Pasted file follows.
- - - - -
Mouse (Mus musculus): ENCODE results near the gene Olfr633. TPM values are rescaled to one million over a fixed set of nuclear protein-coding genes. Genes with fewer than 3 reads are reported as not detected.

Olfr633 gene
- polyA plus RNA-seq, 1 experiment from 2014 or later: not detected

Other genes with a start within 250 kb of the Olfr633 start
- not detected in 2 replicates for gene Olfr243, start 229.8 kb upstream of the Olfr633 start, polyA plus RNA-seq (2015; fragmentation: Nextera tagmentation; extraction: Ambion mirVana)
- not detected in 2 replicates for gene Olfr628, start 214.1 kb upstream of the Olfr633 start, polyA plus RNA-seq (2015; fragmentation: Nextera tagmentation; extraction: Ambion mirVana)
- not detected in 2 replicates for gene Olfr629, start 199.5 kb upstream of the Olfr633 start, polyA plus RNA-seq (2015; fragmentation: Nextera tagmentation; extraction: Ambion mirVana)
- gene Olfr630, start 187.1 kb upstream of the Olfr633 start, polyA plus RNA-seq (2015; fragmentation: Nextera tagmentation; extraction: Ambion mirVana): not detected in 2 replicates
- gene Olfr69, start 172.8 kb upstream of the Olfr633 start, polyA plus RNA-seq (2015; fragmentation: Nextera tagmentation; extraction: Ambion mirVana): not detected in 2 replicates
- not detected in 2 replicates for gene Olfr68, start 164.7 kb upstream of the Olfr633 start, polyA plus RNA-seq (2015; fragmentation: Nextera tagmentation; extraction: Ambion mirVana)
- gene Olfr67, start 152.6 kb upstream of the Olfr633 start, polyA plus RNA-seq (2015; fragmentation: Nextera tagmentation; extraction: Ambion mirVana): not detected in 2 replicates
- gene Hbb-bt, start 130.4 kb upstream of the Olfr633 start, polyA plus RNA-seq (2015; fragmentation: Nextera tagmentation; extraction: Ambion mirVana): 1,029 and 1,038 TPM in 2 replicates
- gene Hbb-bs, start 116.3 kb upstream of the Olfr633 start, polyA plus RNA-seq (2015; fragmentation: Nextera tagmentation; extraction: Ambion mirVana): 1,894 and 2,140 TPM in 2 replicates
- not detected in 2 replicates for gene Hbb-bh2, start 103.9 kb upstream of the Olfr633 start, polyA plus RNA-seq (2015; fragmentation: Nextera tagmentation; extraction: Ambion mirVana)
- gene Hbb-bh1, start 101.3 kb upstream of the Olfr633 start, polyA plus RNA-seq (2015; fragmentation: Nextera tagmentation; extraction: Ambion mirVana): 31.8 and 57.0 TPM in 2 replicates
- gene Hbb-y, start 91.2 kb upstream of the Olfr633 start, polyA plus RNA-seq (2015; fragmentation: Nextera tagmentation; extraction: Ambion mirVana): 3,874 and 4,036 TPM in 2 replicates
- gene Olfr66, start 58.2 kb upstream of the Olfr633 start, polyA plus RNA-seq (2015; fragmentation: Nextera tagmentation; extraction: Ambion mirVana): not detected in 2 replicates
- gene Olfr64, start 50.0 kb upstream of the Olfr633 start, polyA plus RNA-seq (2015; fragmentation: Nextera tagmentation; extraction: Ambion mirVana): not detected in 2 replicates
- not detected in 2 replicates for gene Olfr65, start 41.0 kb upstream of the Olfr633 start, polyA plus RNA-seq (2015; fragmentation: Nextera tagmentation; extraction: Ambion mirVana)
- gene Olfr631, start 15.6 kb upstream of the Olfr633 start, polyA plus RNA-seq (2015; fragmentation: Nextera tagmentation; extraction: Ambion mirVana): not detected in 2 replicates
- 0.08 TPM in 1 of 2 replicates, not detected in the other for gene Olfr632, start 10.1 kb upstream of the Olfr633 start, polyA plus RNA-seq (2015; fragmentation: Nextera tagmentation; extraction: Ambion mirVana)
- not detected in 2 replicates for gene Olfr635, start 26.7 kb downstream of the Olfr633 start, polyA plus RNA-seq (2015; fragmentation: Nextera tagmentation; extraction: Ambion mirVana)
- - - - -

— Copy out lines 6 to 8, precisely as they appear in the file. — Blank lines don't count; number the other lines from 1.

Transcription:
- not detected in 2 replicates for gene Olfr628, start 214.1 kb upstream of the Olfr633 start, polyA plus RNA-seq (2015; fragmentation: Nextera tagmentation; extraction: Ambion mirVana)
- not detected in 2 replicates for gene Olfr629, start 199.5 kb upstream of the Olfr633 start, polyA plus RNA-seq (2015; fragmentation: Nextera tagmentation; extraction: Ambion mirVana)
- gene Olfr630, start 187.1 kb upstream of the Olfr633 start, polyA plus RNA-seq (2015; fragmentation: Nextera tagmentation; extraction: Ambion mirVana): not detected in 2 replicates